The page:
The world’s best bank for SMEs 2021: UOB
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The world’s best bank for SMEs 2021: UOB

The Singapore-based lender has established a new benchmark for SME banking

Most international banks have traditionally regarded the small and medium-sized enterprise (SME) space as a feeder pipeline for future large corporate business. But creating credible SME banking services has become easier in recent years, as digital offerings created to win large corporate and multinational business can be leveraged relatively easily and cheaply to serve smaller clients.

Singapore’s UOB is different. The SME segment has long been a large driver of the bank’s revenues and profits, accounting for around 20% today. Those SMEs – an outsized driver of the entire Singaporean economy – have also been atypically focused on international growth. A relatively small domestic market forces them to look elsewhere for expansion.


  • Riyad Bank
  • Santander
  • The results are impressive. UOB offers a range of services for even the smallest of companies within the SME segment that would give some large corporates at other banks pause for thought.

    For example, take UOB’s BizMerchant. Small startup companies that need small ticket loans to keep early phase operations online generally struggle with traditional credit procedures. They don’t have audited financial records and therefore traditional banks have a hard time approving their applications. UOB has radically changed its underwriting engine by applying new alternative data metrics to their risk analytics, leading to quicker approvals; and a new pre-qualified programme has also been introduced to reduce the turnaround time even further.

    Eric Tham and Lawrence Loh_960.jpg
    Eric Tham and Lawrence Loh

    The bank has now successfully rolled out the programme beyond its home market in Singapore. For example, in Vietnam in 2020, UOB financed more than 550 SMEs through BizMerchant, with a total loan portfolio of D100 billion ($4.39 million) and now has a 30% market penetration of e-ecommerce.

    “Most traditional banks lend to SMEs only after three years in business because they’re financially more stable, but today if we don’t go and help those with fewer than three years in business, a lot of these companies will actually be killed off before they even reach two years,” says Lawrence Loh, managing director and head of group business banking and group retail.

    And UOB doesn’t just provide innovative digital service to help these small companies financially, it has also developed BizSmart – an account with bundled accounting, payroll and other HR functionality to enable startups to manage the logistical side of operations. Internal UOB research shows that those SMEs that use BizSmart grow at a compound annual growth rate of between 15% and 30% more than other clients.

    For SME clients that aren’t naturally tech ventures, UOB has partnered with Google to develop an online Leadership Academy to help traditional business models thrive in the digital landscape. The bank has even extended robo-advising, through UOBAM Invest, to SMEs to help them sweep cash balances automatically into investment portfolios. Take-up has been strong, with a 183% increase in companies using the service, and assets under management grew by 373% in 2020.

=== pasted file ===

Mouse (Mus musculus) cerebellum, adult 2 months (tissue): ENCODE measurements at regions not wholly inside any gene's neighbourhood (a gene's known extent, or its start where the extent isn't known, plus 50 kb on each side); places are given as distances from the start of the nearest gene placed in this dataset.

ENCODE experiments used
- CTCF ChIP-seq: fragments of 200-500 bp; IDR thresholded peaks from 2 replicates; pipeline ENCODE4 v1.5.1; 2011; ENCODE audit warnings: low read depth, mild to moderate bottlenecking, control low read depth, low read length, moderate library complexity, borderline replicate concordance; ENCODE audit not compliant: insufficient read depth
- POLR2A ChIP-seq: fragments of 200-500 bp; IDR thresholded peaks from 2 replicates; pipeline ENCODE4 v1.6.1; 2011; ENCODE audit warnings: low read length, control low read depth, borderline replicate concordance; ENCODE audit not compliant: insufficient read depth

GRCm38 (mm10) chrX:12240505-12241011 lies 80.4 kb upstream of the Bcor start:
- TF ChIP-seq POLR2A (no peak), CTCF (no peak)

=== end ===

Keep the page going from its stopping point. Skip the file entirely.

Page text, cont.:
When we saw Covid-19 looming on the horizon, we were the first bank to respond with a customized approach to each client’s individual cash flow and liabilities
    Eric Tham

    As well as digital innovation, UOB has proved itself in more traditional banking support across the SME sector during the Covid pandemic. It was the first in Singapore to announce relief assistance, worth S$3 billion ($2.2 billion), for its SME clients and that came ahead of the announcement of the government’s financial support programme. It was also the first bank to have a dedicated restructuring task force, which proactively worked with clients to restructure financing and access immediate working capital. In total the bank extended S$27 billion to more than 20,000 SMEs throughout Asia.

    “SMEs are particularly sensitive to the business cycle,” says Eric Tham, managing director and head of group commercial banking and group wholesale banking. “We’ve learned a lot about this from the pain that SMEs went through in the ASEAN crises and the global financial crisis. But we learned from these crises and we have institutionalized how we handle SME business over the years; and so when we saw Covid-19 looming on the horizon, we were the first bank to respond with a customized approach to each client’s individual cash flow and liabilities.”

    UOB has also been working with clients on sustainability: something that poses specific questions for SMEs. Smaller companies typically lack the capacity to spend time on the growing environmental, social and governance compliance issues that are becoming mandatory in order to do business in many industries. UOB delivers a suite of digital tools that help SMEs meet these increasingly onerous operational and reporting requirements, without adding significant costs to their operations.

    Elsewhere, Santander had another strong year in its SME business – the bank’s growing portfolio of SME clients now stands at more than four million worldwide with a total loan portfolio worth €287 billion – up 2.5% in 2021. Riyad Bank is also pouring resources into developing its capabilities for companies in this segment to help Saudi Arabia’s government meet its ambitious Vision 2030 plans; the success of which depends on a economic diversification that will be driven by smaller companies across a number of industrial sectors.

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